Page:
Professor Dieter Helm, chair of the Natural Capital Committee which advises the UK Government points out: “the private costs of farming do not reflect the full social costs”. He continues: “Farmers can avoid costs, by passing on their wastes to others to clean up. Thus fertilisers, pesticides and herbicides can flow into the water supply, for water companies to clean up — and for the water companies to charge their customers accordingly. Slurry and agricultural effluents can leach into the water systems. Land is drained to force off flood waters for others to cope with. Carbon is emitted from the soils without paying a carbon price. Overuse of antibiotics drives up the costs to health care as antibiotic resistance builds up … biodiversity has been reduced without consequences to the farmers who have caused it.” We are all paying the price for animal agriculture, whether directly or indirectly.
Similarly, a report by the UN Food and Agriculture Organisation (FAO) has said: “In many countries there is a worrying disconnect between the retail price of food and the true cost of its production. As a consequence, food produced at great environmental cost in the form of greenhouse gas emissions, water pollution, air pollution, and habitat destruction, can appear to be cheaper than more sustainably produced alternatives”. The dairy industry is huge, with around 264 million dairy cows currently in the system. In order to provide milk, like all mammals, a cow has to be pregnant and to give birth. The usual method uses forced impregnation of restrained cows via artificial insemination. Calves born as a result are separated from their mother, usually within 36 hours, to prevent calves drinking their mothers’ valuable milk. This process is usually highly traumatic for such maternal mammals. Most male calves are killed at or soon after birth, or raised for a short time before being killed in order to produce veal. The females usually face the same bleak lives as their mothers-until they are unable to produce enough milk to be profitable to the industry, when they too will be sent to slaughter.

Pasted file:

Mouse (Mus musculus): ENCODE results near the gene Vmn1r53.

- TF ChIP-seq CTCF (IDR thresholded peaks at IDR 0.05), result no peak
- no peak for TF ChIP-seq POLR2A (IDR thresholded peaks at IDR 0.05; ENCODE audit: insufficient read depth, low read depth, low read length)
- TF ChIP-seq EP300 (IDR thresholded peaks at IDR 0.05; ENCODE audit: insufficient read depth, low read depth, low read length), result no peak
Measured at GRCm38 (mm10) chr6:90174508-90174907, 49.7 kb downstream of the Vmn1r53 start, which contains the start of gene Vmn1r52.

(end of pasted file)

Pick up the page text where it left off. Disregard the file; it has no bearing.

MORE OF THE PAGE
Numerous scandals of truly barbaric treatment of animals on dairy farms have been regularly exposed-the most recent being the undercover filming of dairy farms throughout the UK over an 18 month period by the campaign group Surge. The footage shows scenes of appalling cruelty towards newborn calves and their mothers. The campaign is #DismantleDairy and the shocking abuse, which was documented on every single farm where cameras were placed, can be viewed online.